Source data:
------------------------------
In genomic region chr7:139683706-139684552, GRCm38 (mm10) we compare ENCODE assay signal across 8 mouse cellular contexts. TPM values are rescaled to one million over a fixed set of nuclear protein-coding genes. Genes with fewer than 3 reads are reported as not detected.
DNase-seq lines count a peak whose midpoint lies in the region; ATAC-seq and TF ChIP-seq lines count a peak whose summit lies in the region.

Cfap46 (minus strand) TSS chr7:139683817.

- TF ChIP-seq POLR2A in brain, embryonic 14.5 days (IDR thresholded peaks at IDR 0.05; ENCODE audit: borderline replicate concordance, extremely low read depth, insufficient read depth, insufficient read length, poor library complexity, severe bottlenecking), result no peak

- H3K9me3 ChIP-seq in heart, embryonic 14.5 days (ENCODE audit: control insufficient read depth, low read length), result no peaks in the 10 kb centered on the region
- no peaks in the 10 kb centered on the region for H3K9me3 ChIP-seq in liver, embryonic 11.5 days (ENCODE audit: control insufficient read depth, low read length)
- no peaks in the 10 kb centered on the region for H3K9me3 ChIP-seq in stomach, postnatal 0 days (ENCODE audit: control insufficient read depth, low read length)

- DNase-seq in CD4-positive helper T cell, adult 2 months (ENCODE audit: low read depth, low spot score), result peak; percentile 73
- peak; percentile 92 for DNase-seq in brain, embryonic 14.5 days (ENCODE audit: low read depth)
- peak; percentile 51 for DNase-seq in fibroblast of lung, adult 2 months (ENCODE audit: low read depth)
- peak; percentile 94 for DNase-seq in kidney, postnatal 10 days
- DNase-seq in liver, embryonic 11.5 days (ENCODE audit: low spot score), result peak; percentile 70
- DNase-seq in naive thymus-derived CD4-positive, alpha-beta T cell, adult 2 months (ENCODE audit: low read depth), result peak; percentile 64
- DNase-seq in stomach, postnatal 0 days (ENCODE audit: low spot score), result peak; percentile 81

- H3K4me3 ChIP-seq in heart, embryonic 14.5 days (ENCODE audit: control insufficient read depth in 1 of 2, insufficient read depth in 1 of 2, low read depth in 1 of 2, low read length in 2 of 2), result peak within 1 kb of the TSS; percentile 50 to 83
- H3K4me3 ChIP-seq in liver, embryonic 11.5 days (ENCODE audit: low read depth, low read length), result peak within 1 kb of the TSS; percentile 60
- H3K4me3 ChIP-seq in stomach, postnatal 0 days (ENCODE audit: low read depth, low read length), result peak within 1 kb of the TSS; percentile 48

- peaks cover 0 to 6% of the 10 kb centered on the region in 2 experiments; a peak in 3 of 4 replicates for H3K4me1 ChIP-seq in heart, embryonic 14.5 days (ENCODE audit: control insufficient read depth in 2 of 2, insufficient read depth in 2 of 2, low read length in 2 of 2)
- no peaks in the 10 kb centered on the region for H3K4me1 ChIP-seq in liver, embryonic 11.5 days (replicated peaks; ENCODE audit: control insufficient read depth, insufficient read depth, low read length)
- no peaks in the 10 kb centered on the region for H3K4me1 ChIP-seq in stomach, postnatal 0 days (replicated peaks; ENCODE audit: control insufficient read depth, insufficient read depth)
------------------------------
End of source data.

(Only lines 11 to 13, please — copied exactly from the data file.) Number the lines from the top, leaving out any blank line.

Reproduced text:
- peak; percentile 94 for DNase-seq in kidney, postnatal 10 days
- DNase-seq in liver, embryonic 11.5 days (ENCODE audit: low spot score), result peak; percentile 70
- DNase-seq in naive thymus-derived CD4-positive, alpha-beta T cell, adult 2 months (ENCODE audit: low read depth), result peak; percentile 64